Remodeling of fracture callus in mice is consistent with mechanical loading and bone remodeling theory

H.E. Isaksson, I. Gröngröft, W. Wilson, C.C. Donkelaar, van, B. Rietbergen, van, A.E. Tami, R. Huiskes, K. Ito

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Abstract

During the remodeling phase of fracture healing in mice, the callus gradually transforms into a double cortex, which thereafter merges into one cortex. In large animals, a double cortex normally does not form. We investigated whether these patterns of remodeling of the fracture callus in mice can be explained by mechanical loading. Morphologies of fractures after 21, 28, and 42 days of healing were determined from an in vivo mid-diaphyseal femoral osteotomy healing experiment in mice. Bone density distributions from microCT at 21 days were converted into adaptive finite element models. To assess the effect of loading mode on bone remodeling, a well-established remodeling algorithm was used to examine the effect of axial force or bending moment on bone structure. All simulations predicted that under axial loading, the callus remodeled to form a single cortex. When a bending moment was applied, dual concentric cortices developed in all simulations, corresponding well to the progression of remodeling observed experimentally and resulting in quantitatively comparable callus areas of woven and lamellar bone. Effects of biological differences between species or other reasons cannot be excluded, but this study demonstrates how a difference in loading mode could explain the differences between the remodeling phase in small rodents and larger mammals. © 2008 Orthopaedic Research Society. Published by Wiley Periodicals, Inc. J Orthop Res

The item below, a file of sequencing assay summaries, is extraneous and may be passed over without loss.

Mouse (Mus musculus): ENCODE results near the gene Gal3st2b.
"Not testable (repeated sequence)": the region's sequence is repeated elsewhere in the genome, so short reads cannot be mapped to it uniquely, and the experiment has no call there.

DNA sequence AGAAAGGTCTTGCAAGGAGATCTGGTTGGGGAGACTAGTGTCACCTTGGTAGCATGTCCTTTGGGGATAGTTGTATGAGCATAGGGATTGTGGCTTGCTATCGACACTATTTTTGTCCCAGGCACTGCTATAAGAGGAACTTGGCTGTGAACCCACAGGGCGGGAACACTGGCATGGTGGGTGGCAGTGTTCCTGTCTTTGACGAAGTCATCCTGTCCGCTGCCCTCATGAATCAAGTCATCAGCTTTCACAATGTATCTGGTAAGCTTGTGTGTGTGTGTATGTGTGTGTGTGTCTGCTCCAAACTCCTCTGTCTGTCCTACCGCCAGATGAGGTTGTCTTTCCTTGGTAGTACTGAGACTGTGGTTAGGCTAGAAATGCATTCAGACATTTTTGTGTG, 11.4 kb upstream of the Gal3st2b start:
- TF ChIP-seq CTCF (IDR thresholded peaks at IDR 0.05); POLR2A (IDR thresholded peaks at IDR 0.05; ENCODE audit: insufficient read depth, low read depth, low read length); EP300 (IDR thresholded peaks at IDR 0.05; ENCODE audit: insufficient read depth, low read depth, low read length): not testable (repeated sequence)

Original languageEnglish
Pages (from-to)664-672
JournalJournal of Orthopaedic Research
Volume27
Issue number5
DOIs
Publication statusPublished - 2009

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